An outside set of eyes and ears can add great value by facilitating this process. There are several reasons why this is true. The in-house expert may only have limited expertise. A shared search for the knowledge may be a time consuming luxury that is just too costly for the organization. Because of disruptive innovations and discontinuous change (Christianson et al), this is a growing issue and likely to be of even greater importance in the future. Companies embarked upon vigorous leadership development initiatives need to accurately assess what expertise truly resides inside the organization and what does not.
An outside facilitator can also add value to this process by holding a dispassionate point of view. There may be times when the pressure to produce can overwhelm the learning agendas of the insiders involved in this learning program. This often occurs in traditional mentoring assignments. An outside facilitator can keep the learning agenda from getting lost in the shuffle. He or she can help both the mentor and the student stay within their roles and learn from what happens no matter how business pressures affect the project or event that was chosen.
An outside facilitator can also add value by helping a subject matter expert in a technical element of the business become a better teacher, mentoring the mentor, so to speak. Expertise does not extend into the ability to articulate the subtleties and nuances of their craft. Mentoring is an art and many people, adept in other regards, have not developed this skill to a high level.
An outside facilitator can also add value to this process by bringing an unusual level of expertise to the process. They can bring a level of sophistication about learning, leadership, dialoguing, as well as human or organizational development and contribute it to the mix between mentor and student in a way that creates synergy and adds value for everyone.
An outside facilitator can bring a broader point of view to the process than that brought by people who are all totally immersed in the shared paradigms of their home organization.
While this list is not exhaustive it does highlight the fact that learning in any context is a complicated process. It will require the best efforts of all people involved to maximize the return on the effort expended. Yet, the benefits are immense to the organizations that choose to do it right. We like to think of it as mentoring the organization as it seeks to learn.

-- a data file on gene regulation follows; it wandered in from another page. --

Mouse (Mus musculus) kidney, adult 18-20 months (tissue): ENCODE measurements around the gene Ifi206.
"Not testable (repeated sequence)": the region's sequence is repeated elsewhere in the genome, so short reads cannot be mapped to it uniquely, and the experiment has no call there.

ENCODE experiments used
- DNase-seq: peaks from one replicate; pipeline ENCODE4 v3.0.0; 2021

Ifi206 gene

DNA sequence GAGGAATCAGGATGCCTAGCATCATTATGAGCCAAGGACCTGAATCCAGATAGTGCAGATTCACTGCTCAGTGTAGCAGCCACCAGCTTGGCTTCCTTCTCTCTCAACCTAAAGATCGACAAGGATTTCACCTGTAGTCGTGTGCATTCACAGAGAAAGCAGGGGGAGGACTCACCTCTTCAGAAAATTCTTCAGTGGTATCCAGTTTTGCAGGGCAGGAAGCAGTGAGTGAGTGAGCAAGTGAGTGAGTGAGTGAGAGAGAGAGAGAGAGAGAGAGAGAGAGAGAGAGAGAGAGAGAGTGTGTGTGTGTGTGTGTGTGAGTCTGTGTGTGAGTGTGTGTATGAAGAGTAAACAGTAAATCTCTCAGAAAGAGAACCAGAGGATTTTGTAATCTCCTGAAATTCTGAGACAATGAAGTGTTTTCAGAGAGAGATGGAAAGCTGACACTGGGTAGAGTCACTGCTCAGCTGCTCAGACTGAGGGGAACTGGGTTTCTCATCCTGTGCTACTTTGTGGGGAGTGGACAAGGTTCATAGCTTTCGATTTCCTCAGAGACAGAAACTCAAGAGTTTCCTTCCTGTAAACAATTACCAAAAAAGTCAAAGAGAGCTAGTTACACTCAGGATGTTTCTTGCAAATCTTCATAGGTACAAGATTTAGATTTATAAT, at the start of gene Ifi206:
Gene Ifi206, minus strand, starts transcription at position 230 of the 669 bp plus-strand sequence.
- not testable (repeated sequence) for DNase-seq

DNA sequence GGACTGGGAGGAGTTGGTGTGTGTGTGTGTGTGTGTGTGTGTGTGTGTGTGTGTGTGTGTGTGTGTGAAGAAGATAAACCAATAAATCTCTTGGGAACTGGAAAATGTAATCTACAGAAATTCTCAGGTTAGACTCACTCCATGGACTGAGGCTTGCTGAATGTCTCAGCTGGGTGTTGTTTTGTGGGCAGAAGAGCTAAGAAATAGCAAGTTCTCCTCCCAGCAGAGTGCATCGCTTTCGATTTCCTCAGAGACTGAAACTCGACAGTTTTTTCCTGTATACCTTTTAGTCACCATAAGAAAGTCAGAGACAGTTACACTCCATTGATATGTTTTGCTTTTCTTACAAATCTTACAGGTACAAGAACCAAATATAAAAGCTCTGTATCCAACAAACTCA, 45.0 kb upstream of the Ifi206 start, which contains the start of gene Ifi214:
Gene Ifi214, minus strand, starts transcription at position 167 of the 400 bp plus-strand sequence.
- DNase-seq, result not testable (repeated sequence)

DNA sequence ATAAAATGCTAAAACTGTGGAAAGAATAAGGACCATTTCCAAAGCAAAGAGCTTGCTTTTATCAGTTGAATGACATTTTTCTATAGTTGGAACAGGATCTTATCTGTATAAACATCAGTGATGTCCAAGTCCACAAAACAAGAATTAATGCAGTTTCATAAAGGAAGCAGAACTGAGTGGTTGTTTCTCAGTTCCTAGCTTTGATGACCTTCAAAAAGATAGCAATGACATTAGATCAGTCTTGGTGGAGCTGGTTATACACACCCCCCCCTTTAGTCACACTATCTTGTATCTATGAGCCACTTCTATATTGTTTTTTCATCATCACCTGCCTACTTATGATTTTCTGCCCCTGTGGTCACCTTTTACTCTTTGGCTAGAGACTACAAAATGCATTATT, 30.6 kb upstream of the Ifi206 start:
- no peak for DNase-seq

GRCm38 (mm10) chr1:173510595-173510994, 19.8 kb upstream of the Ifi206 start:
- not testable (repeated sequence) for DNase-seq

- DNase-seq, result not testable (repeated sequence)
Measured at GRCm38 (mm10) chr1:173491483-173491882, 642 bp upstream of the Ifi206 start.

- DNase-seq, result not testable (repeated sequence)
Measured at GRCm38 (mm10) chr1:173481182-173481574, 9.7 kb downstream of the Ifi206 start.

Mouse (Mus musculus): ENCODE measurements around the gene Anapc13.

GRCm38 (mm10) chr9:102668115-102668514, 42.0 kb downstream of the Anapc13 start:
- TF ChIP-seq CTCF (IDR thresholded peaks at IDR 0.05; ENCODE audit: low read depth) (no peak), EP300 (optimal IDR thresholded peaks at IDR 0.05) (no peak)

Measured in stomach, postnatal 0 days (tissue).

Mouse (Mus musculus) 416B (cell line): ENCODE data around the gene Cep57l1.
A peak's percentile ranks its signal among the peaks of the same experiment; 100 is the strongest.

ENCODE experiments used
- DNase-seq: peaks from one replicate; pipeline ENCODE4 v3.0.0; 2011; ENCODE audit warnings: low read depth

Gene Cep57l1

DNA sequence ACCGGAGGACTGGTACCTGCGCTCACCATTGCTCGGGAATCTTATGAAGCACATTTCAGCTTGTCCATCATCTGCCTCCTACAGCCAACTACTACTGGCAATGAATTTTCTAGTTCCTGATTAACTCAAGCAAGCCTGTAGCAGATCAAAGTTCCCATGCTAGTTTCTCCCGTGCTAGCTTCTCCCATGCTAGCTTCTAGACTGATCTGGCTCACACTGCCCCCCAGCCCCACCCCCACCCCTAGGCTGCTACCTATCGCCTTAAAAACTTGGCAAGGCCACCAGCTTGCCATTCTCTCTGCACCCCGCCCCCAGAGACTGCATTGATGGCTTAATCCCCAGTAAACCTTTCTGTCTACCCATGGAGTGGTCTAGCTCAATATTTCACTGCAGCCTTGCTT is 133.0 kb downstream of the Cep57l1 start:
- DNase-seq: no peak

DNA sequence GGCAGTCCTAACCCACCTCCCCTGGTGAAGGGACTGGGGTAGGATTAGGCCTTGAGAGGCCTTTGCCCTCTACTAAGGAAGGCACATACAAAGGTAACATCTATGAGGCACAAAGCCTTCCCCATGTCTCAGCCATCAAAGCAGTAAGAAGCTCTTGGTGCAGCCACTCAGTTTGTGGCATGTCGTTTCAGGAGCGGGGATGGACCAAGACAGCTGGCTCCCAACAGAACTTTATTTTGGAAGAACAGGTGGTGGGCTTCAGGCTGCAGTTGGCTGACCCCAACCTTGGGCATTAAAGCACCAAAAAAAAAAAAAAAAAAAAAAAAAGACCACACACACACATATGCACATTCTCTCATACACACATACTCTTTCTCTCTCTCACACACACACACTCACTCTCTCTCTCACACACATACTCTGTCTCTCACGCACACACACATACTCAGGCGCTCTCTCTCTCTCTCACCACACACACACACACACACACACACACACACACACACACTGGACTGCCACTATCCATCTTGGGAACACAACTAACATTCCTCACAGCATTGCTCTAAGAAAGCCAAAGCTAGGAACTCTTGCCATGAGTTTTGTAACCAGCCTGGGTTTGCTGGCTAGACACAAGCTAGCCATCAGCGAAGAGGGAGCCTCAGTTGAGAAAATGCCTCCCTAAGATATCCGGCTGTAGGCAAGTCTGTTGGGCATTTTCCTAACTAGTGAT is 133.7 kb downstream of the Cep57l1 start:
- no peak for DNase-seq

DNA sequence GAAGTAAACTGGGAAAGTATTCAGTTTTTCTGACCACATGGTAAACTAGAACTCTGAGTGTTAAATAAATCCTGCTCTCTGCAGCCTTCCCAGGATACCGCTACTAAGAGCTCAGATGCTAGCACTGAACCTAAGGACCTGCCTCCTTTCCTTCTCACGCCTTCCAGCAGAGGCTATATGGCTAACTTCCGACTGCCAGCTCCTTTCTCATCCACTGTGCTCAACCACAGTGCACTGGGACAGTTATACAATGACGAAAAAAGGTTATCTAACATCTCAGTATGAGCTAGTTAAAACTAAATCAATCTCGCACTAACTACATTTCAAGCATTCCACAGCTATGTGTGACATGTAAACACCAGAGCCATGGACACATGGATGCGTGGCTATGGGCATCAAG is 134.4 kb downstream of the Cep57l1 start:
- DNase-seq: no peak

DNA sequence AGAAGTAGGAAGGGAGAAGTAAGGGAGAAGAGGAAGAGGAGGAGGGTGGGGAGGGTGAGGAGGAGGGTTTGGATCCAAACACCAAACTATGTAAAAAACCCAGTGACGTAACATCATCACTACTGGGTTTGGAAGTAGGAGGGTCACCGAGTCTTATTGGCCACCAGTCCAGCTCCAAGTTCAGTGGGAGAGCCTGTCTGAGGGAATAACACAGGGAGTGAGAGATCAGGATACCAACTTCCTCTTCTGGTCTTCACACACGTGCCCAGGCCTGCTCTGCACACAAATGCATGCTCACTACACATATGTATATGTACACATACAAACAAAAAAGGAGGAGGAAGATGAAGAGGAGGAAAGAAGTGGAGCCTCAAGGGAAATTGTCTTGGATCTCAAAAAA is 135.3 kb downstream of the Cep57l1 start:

Summary and Conclusions:
Companies are looking for better ways to develop talent while simultaneously creating value. There isn't the time anymore to take one's eye off of the ball and engage in isolated activities set up for passive data acquisition. Companies can optimize their social capital through a robust system of thought partnerships. These partnerships have as their goal shared learning and collaborative problem solving in the service of the enterprise. The fundamental premise of a culture dedicated to supporting thought processes is that "nobody is as good as everybody."
One technique for both supporting thought partnerships and developing leaders at every level is shadowing. Shadowing is a technique in which a person wishing to learn a skill (student) accompanies, observes and collaborates with another (mentor), while that person is employing their expertise on a value-producing assignment. As described here, shadowing is a powerful approach to adult learning that meshes ideally with the needs of today's organizations. The process uses the work of the organization as learning laboratories. The whole event, before, during, and after the work, is used to facilitate the learning. The complexity of the experience can be tailored to both the needs of the student and the requirements of the work. In this series of articles we have used novice, experienced and accomplished as three levels of complexity that can determine how the student might participate. However, in real life, the levels of participation can be tailored to fit the unique needs of any student within the context of their company's culture.
The authors have also suggested that the entire process can be further enriched with the involvement of an accomplished coach working with both the mentor and the student. Often, the management team lacks the experience and/or the finesse to make the most out of a home grown shadowing program. The outside coach can then focus upon honing the thought partnering skills of the organization while ensuring the quality of the learning experience itself. We think of it as organizational shadowing, using the work itself to build capabilities.